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This article is part of the supplement: International Conference for Healthcare and Medical Students 2011

Open Access Oral presentation

Angiogenic potential of clonal populations of human mesenchymal stem cells

J Scott*, A Liew, G Shaw, M Murphy, F Barry and T O'Brien

  • * Corresponding author: J Scott

Author Affiliations

School of Medicine, College of Medicine and Health Sciences, National University of Ireland, Galway, Ireland

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BMC Proceedings 2012, 6(Suppl 4):O19  doi:10.1186/1753-6561-6-S4-O19


The electronic version of this article is the complete one and can be found online at: http://www.biomedcentral.com/1753-6561/6/S4/O19


Published:9 July 2012

© 2012 Scott et al; licensee BioMed Central Ltd.

This is an Open Access article distributed under the terms of the Creative Commons Attribution License (http://creativecommons.org/licenses/by/2.0), which permits unrestricted use, distribution, and reproduction in any medium, provided the original work is properly cited.

Introduction

Critical Limb Ischemia (CLI) is the most severe form of peripheral arterial disease. It is a highly prevalent condition with suboptimal therapeutic options. One third of CLI patients are not suitable for surgical revascularization - these 'no-option' patients have substantial morbidity and mortality and frequently have diabetes mellitus. Hence, new treatments are urgently required. Mesenchymal Stem Cells (MSCs) are a novel and exciting potential for inducing therapeutic angiogenesis. However, MSCs are heterogeneous in nature and the angiogenic potential of different clonal populations from the same donor is currently unknown. We hypothesize that MSC heterogeneity will allow for the isolation of clonal cell populations with enhanced angiogenic potential. These populations may have enhanced therapeutic potential and may also be of interest in exploring the mechanism of MSC-induced angiogenesis.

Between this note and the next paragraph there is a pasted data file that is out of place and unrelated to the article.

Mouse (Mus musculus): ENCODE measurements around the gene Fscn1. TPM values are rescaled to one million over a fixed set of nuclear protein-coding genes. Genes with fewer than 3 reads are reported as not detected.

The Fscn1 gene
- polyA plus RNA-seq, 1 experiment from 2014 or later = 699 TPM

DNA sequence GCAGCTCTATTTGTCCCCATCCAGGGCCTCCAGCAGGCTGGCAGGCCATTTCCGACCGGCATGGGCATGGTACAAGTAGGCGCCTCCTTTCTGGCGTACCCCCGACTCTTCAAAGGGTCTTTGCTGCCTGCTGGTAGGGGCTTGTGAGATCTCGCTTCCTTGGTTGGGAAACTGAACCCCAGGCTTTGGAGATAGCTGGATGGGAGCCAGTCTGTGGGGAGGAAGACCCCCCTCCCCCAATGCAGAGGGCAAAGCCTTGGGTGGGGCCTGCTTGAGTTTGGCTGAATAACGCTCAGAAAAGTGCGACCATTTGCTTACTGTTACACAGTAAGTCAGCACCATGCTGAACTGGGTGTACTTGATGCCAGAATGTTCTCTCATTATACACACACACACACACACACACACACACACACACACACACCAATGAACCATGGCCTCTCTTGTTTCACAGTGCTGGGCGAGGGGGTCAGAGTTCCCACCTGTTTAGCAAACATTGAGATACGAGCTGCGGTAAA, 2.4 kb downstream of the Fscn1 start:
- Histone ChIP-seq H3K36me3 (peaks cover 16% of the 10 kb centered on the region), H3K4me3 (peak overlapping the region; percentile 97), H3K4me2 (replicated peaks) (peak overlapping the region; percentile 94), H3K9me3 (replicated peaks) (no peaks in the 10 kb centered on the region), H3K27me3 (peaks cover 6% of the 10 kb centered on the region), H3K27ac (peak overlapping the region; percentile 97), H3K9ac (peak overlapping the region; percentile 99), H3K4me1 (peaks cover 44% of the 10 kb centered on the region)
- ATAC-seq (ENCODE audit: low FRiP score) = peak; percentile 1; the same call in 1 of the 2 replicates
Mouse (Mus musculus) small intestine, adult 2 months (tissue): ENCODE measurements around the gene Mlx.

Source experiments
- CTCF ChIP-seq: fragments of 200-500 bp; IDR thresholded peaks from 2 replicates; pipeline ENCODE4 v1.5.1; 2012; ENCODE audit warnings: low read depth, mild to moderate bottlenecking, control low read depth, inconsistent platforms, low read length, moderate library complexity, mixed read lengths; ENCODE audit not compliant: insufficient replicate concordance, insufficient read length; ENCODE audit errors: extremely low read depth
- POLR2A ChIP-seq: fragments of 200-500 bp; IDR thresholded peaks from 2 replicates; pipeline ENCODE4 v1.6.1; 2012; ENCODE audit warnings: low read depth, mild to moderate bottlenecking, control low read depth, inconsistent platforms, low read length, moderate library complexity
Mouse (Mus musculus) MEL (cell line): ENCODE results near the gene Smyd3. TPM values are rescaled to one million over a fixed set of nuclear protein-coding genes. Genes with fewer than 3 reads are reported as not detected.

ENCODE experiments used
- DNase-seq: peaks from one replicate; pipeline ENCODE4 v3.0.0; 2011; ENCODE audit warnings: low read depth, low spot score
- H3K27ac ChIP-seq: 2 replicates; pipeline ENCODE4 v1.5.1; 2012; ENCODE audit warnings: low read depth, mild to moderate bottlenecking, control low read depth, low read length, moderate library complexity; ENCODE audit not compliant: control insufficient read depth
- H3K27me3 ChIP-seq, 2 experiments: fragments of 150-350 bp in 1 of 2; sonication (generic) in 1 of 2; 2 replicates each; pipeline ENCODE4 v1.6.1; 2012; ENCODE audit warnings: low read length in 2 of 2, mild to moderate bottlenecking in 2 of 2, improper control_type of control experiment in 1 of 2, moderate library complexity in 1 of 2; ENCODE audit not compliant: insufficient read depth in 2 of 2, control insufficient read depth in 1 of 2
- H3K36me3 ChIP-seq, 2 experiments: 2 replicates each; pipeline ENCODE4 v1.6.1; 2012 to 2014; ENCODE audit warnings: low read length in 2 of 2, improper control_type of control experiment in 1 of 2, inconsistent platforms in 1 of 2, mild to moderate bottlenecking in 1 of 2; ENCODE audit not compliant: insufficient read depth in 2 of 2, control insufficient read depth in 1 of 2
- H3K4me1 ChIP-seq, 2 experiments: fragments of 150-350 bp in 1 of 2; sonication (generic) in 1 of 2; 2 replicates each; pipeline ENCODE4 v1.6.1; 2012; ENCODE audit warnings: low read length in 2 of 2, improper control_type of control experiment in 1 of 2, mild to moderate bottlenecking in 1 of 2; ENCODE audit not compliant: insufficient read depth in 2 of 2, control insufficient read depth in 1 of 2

Methods

The angiogenic potential of three daughter clones and the parent clone from a single donor were determined. Firstly, in vitro angiogenesis assay was performed. Next, the endothelial differentiation ability of these clones was assessed. Finally, the nature of angiogenic products in the secretome was assessed by performing an antibody array analysis on the conditioned media collected from each clone.

Results

Daughter clone 1 and 2, as compared to the parent and daughter clone 3, were highly angiogenic demonstrating the existence of clonal heterogeneity. We next went on to examine the ability of these clones to undergo endothelial differentiation and observed that these two clones also showed significant endothelial differentiation capability which was greater with clone 1. Clone 1 which has the greatest angiogenic and endothelial differentiation capacity secreted the greatest quantity of angiogenic factors.

Conclusions

MSC clones derived from a single human donor are highly angiogenic but individual clones vary in their angiogenic potential. This study suggests that therapeutic efficacy of MSC populations in ischemic states may be enhanced by the use of angiogenic clones.